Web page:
Ecological Sections: Sierra Nevada - (MAP)
This subsection is near the southern end of the block-faulted northeastern
part of the Sierra Nevada. It is between Sierra Valley and Lake Tahoe.
It has a cold and semi-arid to humid climate. MLRA 22e.
Tahoe - Truckee
Lithology and Stratigraphy. Cenozoic volcanic rocks
predominate in this subsection. There are some Mesozoic granitic rocks,
Jurassic marine sedimentary rocks, and Jurassic and older metavolcanic
rocks. The Cenozoic volcanic rocks are mostly Pliocene andesite,
basalt and pyroclastic rocks and Pleistocene basalt. Pleistocene
glacial till and outwash are common and there are small areas of Quaternary
alluvial and lacustrine deposits.
Geomorphology. This subsection is on a gently sloping
to moderately steep plateau with some steep mountains that is dissected
by streams in canyons that have steep to very steep sideslopes. Most
of the canyons on the west side of the subsection have been modified by
glacial erosion and are U-shaped there. The elevation ranges from
about 5000 along the Truckee River and adjacent to Sierra Valley up to
9143 feet on Mt. Lola. Faulting, mass wasting, and fluvial erosion
and deposition are the main geomorphic processes.
Soils. The soils are mostly Ultic and Mollic Haploxeralfs;
Lithic Ultic Haploxerolls; Ultic and Lithic Ultic Argixerolls; Andic Xerochrepts;
and Andic Xerumbrepts. There are some Cryumbrepts at the highest
elevations. Soils on granitic rocks are mostly Entic Haploxerolls
and shallow Typic Xeropsamments, but they are not extensive. Soils
on glacial till are mostly Pachic, Entic, and Typic Xerumbrepts.
The soils are mostly well drained, but some on basin floors are somewhat
poorly drained. Soil temperature regimes are mostly frigid, but some
are cryic. Soil moisture regimes are mostly xeric. Soils with
aquic moisture regimes are present in glaciated terrain and small valleys,
but they are not extensive.
Vegetation. The predominant natural plant communities
are Ponderosa pine series, Mixed conifer series, White fir series, Red
fir series, and Big sagebrush series. Jeffrey pine series is common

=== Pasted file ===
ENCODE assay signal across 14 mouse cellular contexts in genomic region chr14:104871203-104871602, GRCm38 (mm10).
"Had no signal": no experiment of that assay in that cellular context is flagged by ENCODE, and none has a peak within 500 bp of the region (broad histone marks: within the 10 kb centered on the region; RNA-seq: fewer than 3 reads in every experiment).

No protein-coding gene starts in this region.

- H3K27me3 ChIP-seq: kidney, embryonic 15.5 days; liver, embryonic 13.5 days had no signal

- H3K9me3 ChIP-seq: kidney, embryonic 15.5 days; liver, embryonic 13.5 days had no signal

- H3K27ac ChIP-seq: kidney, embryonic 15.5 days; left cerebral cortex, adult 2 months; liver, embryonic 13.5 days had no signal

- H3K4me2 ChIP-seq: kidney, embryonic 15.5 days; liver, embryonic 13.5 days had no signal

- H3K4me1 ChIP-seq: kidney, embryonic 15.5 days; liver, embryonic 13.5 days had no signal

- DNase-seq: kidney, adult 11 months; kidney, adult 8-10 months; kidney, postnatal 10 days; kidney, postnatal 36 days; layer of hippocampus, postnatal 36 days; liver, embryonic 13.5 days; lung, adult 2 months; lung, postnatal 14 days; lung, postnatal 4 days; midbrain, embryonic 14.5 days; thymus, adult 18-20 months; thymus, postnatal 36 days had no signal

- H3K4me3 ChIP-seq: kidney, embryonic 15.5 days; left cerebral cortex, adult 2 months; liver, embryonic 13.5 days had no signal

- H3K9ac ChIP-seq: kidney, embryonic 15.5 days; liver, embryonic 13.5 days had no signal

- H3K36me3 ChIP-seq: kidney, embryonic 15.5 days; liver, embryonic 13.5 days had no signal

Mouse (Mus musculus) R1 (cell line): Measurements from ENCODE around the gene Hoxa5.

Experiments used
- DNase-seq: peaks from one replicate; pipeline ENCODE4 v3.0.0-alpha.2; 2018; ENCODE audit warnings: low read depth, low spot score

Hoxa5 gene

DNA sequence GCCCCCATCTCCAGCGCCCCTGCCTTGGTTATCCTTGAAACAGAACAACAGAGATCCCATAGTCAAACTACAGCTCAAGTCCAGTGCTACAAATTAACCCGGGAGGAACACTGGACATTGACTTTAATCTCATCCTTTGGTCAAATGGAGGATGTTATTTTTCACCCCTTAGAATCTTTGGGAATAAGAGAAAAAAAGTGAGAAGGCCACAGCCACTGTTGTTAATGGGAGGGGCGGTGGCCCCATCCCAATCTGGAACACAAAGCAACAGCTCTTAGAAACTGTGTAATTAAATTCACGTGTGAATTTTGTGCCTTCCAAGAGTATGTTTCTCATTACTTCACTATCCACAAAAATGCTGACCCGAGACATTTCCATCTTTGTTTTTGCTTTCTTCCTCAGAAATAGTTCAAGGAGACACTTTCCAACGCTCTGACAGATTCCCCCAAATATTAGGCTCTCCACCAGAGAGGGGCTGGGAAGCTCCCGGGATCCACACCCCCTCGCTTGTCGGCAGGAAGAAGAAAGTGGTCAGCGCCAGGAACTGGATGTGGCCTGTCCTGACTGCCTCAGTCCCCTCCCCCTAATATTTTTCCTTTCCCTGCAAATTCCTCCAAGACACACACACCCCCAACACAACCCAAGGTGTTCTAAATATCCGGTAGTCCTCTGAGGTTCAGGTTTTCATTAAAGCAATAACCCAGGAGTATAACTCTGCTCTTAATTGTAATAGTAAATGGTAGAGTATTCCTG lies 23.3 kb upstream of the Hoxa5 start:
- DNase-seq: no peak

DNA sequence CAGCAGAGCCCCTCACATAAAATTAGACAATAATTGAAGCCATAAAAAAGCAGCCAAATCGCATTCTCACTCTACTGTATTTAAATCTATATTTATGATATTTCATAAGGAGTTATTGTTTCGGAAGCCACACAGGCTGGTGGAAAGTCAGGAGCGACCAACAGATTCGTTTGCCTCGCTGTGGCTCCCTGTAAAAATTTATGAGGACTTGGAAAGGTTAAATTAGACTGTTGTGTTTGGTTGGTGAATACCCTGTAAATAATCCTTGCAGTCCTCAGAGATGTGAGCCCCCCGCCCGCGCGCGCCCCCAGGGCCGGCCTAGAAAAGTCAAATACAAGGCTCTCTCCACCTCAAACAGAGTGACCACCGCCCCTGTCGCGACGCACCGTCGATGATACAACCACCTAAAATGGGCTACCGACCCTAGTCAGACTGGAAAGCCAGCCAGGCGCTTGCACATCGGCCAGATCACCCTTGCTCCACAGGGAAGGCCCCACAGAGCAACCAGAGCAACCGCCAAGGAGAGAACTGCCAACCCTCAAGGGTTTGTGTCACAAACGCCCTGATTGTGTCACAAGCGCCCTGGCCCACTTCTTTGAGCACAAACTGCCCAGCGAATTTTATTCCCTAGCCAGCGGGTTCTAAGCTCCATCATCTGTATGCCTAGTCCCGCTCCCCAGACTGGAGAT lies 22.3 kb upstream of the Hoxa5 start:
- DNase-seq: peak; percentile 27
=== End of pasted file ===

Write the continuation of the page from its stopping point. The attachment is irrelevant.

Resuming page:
in drier areas on shallow and rocky soils. There are a few small
patches of Mountain hemlock series at the highest elevations. Lodgepole
pine series prevails on many wet soils and on drier soils where cold air
drainage and frost limit the regeneration of other trees. Sedge meadow
communities are common, but they are not extensive. Black cottonwood
series is common in riparian areas and there is some Aspen series.
Characteristic series by lifeform include:
Climate. The mean annual precipitation is about 20 to 40 inches;
most of it falls as snow. Mean annual temperature is about 35°
to 45° F. The mean freeze-free period is about 25 to 75 days.
Grasslands: Alpine habitat, Ashy ryegrass series, Breaked sedge
series, Fen habitat, Idaho fescue series, Montane meadow habitat, Needle-and-thread
series, Rocky Mountain sedge series, Shorthair reedgrass series, Shorthair
Shrublands: Big sagebrush series, Bitterbrush series, Low sagebrush
series, Parry rabbitbrush series, Rubber rabbitbrush series.
Forests and woodlands: Aspen series, Jeffrey pine series, Lodgepole
pine series, Mixed conifer series, Mountain hemlock series, Ponderosa pine
series, Red fir series, Washoe pine series, Western white pine series,
White fir series, Whitebark pine series.
Surface Water. Runoff is rapid from most of the area.
Most of it flows to the Truckee River, but runoff from the northern part
of the subsection flows to Sierra Valley, which is at the head of the Middle
Fork of the Feather River. Maximum flow in these rivers is during
spring when snow is melting rapidly. There are many small and a few
large natural lakes or ponds in glaciated terrain, and some reservoirs.